Oddly, V:TES helped defeat my issue with mass destruction.  V:TES is a game where permanents can get overly permanenty.  While plenty of games see things that stick in Shadowfist, plenty of games see nothing safe.

Does UC! appeal to my interest in martial arts?  Maybe?  Once upon a time.  I don’t really consider the martial arts aspects of the game these days.  Shadowfist does a better job of connecting to the sorts of things that cause me to take interest in seeing martial arts shows, presently.

With every CCG, there’s something to dislike.  For some reason, I enjoy characters far more in Shadowfist than the equivalent in other games.  Usually, I’m about events in CCGs, whether they are instants, advantages/actions, reactions, or whatever.  Some of the reason I lowball events in Shadowfist has nothing to do with not wanting decks full of stoppage but just because I find characters more charming than events.  Weird.

I think more than anything else that allowed me to embrace Shadowfist was the contrast with other CCGs.  I wasn’t invested emotionally.  I didn’t care if it was balanced.  I didn’t have any favorites (well, I do like some factions better than others, but didn’t come in with having favorite cards).  I didn’t need to be able to build every deck.  And, so forth.  It was something novel for me as a CCG experience.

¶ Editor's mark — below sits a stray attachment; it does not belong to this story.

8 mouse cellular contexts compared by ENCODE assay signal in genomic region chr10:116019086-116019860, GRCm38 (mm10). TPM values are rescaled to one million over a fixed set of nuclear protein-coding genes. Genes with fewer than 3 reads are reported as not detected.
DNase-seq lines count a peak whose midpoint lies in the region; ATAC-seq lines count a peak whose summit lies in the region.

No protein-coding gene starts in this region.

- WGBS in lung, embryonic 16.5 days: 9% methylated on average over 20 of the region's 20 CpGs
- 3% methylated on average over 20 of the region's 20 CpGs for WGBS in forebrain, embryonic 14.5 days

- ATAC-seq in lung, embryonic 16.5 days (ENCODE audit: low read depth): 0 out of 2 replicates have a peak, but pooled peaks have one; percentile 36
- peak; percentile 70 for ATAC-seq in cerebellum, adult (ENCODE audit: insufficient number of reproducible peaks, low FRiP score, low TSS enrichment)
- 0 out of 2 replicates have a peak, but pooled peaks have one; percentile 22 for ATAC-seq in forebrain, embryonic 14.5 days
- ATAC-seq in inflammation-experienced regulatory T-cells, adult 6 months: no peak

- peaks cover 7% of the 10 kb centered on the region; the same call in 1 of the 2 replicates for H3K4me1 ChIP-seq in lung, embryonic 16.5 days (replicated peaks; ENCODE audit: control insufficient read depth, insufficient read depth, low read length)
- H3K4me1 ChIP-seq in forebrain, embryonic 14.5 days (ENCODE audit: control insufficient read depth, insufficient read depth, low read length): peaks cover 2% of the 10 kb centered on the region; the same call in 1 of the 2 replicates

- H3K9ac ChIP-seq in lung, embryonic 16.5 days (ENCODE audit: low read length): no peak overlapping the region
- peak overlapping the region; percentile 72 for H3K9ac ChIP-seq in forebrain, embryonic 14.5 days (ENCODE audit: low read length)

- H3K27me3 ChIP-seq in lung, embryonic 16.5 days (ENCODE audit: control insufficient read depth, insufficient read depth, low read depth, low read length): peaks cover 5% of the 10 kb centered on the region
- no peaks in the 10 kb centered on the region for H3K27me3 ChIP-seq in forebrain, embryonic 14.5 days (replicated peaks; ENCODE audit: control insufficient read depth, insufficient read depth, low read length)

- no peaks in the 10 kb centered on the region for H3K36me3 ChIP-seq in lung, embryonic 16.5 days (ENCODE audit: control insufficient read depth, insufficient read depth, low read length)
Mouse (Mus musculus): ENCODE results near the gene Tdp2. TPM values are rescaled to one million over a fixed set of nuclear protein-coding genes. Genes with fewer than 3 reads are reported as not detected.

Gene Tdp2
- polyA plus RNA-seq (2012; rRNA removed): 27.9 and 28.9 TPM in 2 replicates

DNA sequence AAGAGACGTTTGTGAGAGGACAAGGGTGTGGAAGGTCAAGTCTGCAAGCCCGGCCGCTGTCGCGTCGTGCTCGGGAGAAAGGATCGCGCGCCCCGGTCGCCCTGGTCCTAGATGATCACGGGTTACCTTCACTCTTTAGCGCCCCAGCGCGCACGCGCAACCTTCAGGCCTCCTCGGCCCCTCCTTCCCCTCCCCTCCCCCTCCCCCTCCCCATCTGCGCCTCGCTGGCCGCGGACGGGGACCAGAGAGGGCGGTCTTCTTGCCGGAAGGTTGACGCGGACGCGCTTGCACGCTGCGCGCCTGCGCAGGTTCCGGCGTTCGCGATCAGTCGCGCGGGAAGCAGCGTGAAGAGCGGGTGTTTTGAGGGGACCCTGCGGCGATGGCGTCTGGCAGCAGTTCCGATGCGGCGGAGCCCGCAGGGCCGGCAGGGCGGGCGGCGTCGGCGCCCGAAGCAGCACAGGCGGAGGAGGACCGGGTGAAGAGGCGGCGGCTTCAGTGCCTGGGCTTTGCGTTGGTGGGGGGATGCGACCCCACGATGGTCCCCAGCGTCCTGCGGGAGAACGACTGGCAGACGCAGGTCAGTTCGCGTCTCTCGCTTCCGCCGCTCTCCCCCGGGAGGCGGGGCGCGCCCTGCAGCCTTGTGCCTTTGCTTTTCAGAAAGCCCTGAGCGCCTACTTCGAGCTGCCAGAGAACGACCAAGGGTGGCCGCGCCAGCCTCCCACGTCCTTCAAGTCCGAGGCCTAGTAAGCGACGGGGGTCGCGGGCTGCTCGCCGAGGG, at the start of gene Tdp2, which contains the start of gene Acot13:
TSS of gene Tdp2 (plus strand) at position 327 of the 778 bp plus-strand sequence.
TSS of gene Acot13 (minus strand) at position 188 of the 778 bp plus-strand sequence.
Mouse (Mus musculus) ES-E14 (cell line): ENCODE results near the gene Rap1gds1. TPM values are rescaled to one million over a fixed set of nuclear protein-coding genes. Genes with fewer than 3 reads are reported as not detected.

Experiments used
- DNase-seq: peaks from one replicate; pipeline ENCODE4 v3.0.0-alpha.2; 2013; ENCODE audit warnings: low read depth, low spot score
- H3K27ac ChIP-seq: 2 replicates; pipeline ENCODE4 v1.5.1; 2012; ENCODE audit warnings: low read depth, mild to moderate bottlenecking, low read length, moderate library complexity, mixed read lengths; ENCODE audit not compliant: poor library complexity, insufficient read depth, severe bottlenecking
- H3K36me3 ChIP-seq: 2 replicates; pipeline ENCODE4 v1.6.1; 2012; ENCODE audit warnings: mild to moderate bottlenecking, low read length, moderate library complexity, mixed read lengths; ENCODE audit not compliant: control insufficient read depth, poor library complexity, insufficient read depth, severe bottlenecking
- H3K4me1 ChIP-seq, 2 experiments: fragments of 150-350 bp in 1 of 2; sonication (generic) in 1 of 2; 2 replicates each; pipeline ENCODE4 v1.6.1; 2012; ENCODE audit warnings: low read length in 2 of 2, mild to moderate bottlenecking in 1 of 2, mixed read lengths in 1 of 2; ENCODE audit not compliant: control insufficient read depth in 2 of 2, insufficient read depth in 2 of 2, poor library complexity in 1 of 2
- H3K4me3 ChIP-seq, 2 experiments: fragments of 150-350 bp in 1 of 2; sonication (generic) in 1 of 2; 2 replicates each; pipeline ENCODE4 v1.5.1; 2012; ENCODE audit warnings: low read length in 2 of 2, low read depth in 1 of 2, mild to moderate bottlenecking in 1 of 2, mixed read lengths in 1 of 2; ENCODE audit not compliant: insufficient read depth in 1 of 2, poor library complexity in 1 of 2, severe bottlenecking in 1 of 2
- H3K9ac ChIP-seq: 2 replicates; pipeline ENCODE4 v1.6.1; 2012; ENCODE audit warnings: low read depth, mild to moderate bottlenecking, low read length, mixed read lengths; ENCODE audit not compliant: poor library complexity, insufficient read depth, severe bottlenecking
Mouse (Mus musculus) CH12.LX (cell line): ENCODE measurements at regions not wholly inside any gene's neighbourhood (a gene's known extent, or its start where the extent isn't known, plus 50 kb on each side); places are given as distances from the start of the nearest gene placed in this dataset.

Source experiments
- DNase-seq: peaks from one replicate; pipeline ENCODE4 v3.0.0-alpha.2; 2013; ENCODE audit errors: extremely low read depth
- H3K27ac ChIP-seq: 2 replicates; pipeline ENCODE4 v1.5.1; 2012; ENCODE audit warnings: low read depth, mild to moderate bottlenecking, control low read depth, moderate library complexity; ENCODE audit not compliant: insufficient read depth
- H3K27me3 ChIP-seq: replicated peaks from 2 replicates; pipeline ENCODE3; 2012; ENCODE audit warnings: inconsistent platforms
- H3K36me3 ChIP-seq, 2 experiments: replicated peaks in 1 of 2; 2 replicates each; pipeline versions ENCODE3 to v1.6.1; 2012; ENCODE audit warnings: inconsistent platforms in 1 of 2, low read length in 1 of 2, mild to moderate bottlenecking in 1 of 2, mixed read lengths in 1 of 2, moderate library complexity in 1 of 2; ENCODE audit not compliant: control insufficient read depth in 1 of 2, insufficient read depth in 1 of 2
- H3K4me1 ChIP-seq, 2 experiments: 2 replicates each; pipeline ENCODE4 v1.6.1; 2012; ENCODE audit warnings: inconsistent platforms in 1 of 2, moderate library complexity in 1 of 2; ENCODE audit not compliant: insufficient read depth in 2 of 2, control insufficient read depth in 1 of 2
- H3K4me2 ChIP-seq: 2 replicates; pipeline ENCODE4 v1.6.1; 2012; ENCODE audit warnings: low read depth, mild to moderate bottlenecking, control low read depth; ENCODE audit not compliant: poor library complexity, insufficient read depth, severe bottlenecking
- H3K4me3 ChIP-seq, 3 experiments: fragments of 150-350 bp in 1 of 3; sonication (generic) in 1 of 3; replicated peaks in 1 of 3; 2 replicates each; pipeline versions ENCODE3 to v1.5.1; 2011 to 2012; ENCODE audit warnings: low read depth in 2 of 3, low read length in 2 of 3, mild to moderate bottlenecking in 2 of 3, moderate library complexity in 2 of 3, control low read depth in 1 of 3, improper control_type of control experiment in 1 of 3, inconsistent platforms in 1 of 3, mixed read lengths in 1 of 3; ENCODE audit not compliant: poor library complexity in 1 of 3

So, the card game I’m doing design/development for.  Will it charm people?  Will it draw upon the source material enough to create a connection, have a good dynamic, flow well, produce satisfying results?  I think one of the partners sent the playtest materials out, so might be soon to see how other people buy into something rather than my write about what I buy into.


Dungeon Lies

September 18, 2016

Time to opine.  Deep delve on True Dungeon.  My take on tokens (and, maybe, whatever).

On the one hand, I’m a 4th level player.  On the other, I went eight years without playing and have never done more than two runs in a year.

Then, I’ve never transmuted a token as the recipes always sounded way too hard to accomplish, though this should change in the next six months due to transmutes moving down to rarities I exist in; I didn’t even know trade items were a thing until this year’s Gen Con.

Is it analogous to my Shadowfist situation where I know about things but lack practical experience, putting me in a rather odd class?

I have rather biased biases.  I’m a Wizard (assuming Andy is around to suck up Druid, the only other class I would really enjoy, though Bard is my fourth thought … I hate weapon combat, Samhain I amhain … fifth thought is Paladin who just Guards and heals).  I don’t care about nuking monsters, as I prefer shuffleboarders to feel victorious in their smiting.

Casual Calculus

What do casual players want?  You know, the “I sign up for puzzle at normal level and don’t bother learning anything about shuffleboard even when I’m a fighty dude” types.

.1  Surviving

I don’t actually rate surviving the 7th room, anymore, from an analytical standpoint.  Still get the same number of XP, either way, and 7th rooms are vastly more deadly than other rooms, so characters bite it.  Though, I still prefer surviving to not by some degree.

Some folks vastly prefer surviving to get the Survivor badge.